However, when there are several minimum paths connecting any pair of nodes, Scott's program does not calculate stress. If there are no more than two minimum paths connecting any pair of points, Scott's index is still equal to the betweenness index times two. But if more than two minimum paths exist anywhere in the network, the Scott algorithm does not calculate either stress or betweenness it does not even generate a unique solution.
In the present application there were never more than two minimum paths linking any pair of nodes, so Scott's intermediate node occurrence rate was used along with his aggregate distance of each short path. These two sets of results are presented in Table 2.
Although stress or betweenness measures one aspect of a network of communication, the system effort required in moving from one place to all other places by the shortest paths between them is in a sense a reciprocal measure. System effort, however, is not determined by betweenness in theory. The relation between these measures for the Russian river network is shown in Figure 3. There it is obvious that the intermediate node occurrence rate has a greater variance, and is a more discriminating measure of node centrality. The percentage of system effort is, on the other hand, a good measure of node accessibility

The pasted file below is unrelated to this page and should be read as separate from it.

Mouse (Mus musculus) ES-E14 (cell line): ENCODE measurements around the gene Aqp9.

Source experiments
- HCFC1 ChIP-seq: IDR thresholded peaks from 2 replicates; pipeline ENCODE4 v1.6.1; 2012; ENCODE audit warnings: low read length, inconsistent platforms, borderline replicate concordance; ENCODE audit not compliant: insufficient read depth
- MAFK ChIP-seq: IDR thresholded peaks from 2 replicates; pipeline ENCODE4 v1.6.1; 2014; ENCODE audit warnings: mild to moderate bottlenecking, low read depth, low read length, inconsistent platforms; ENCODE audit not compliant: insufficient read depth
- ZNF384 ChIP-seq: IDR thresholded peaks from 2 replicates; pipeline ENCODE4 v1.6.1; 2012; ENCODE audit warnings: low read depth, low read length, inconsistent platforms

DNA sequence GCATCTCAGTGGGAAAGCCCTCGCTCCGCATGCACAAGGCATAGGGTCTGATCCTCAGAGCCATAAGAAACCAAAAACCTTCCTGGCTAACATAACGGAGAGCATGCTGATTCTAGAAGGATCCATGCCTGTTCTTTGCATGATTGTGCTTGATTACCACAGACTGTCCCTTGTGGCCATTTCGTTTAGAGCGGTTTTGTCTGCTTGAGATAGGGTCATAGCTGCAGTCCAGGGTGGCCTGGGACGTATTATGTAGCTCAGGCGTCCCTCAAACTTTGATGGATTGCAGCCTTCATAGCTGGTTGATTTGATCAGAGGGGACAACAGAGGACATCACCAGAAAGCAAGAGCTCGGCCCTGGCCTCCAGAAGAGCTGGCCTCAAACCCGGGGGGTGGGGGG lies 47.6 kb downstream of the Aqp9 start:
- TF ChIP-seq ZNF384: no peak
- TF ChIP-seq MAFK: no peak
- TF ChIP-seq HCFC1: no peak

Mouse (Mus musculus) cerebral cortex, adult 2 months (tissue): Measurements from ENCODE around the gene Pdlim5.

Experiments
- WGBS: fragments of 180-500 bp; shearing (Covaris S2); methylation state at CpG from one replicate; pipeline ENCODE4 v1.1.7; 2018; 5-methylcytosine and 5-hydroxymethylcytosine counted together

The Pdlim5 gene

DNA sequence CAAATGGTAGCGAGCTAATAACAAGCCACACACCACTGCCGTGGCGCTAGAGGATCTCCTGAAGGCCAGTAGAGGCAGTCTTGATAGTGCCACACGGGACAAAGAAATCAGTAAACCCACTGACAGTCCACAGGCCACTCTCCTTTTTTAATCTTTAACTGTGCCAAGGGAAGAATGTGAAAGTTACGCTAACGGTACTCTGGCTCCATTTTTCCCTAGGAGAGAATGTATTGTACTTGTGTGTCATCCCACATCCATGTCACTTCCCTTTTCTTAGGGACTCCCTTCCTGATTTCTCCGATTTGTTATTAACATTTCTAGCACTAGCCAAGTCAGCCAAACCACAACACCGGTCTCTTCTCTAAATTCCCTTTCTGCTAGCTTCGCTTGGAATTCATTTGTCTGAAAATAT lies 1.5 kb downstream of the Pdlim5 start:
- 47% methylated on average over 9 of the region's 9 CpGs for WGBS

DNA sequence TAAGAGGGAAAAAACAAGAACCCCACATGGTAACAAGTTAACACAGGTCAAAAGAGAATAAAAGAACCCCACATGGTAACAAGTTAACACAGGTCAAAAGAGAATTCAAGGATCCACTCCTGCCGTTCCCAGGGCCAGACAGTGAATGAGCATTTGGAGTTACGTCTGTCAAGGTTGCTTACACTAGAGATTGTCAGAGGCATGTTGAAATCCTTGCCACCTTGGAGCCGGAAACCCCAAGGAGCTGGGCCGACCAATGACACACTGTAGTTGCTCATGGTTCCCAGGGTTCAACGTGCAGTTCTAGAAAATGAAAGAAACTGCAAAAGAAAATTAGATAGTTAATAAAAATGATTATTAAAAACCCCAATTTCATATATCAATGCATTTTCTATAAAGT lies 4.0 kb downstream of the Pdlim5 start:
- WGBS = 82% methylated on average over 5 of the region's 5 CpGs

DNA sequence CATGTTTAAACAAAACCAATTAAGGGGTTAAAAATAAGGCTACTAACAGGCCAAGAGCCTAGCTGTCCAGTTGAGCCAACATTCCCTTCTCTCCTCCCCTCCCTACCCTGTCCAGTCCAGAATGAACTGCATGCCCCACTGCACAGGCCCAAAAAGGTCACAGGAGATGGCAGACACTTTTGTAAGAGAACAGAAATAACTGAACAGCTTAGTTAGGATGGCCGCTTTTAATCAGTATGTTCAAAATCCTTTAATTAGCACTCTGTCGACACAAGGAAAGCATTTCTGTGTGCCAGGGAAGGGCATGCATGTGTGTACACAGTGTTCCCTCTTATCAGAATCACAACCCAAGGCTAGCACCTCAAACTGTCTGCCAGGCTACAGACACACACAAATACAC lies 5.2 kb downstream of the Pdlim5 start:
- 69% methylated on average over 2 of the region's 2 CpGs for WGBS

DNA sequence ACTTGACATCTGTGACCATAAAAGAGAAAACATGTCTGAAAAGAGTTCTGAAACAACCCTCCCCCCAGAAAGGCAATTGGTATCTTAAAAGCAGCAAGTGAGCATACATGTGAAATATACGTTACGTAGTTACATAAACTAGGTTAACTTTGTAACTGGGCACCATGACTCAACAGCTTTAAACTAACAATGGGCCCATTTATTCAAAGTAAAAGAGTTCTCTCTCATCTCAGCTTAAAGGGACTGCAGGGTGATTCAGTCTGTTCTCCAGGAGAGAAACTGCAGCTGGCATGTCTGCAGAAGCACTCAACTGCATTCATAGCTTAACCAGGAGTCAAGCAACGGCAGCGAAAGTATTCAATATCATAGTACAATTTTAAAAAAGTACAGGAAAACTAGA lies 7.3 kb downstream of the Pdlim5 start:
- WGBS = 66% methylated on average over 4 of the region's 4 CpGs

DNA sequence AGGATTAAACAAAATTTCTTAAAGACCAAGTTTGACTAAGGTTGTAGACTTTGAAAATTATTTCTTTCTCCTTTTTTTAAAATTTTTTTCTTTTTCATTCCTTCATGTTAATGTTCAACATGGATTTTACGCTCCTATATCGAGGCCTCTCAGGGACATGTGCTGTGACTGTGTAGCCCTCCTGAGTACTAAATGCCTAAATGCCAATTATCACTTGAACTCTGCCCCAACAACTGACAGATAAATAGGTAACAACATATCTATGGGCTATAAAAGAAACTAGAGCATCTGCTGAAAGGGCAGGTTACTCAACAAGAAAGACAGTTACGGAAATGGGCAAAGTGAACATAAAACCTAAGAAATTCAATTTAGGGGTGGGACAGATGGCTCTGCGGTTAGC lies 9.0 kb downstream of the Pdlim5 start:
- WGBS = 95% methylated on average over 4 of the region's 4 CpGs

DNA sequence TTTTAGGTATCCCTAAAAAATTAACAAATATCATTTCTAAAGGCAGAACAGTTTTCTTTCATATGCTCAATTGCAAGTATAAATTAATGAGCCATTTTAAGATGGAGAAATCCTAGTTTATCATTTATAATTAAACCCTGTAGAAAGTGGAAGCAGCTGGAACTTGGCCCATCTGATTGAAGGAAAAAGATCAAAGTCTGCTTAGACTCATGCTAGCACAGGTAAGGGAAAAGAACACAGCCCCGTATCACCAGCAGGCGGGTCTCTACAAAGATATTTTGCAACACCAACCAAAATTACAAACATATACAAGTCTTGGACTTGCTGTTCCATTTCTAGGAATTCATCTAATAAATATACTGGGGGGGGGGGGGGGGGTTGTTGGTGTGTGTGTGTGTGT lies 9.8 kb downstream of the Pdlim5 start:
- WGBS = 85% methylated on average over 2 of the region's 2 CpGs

Table 2. Intermediate node occurrence rates and
short-path distances for the Russian rivernet
With regard to the growth of Moscow, we may say that it has a structural or topological advantage in having the highest betweenness index in the system as well as the lowest proportion of system effort devoted to river travel. I would assume that a structural advantage of this sort would become a social and economic advantage. Whether this actually occurred is for historians to debate, but their considerations must now take into account the results reported here.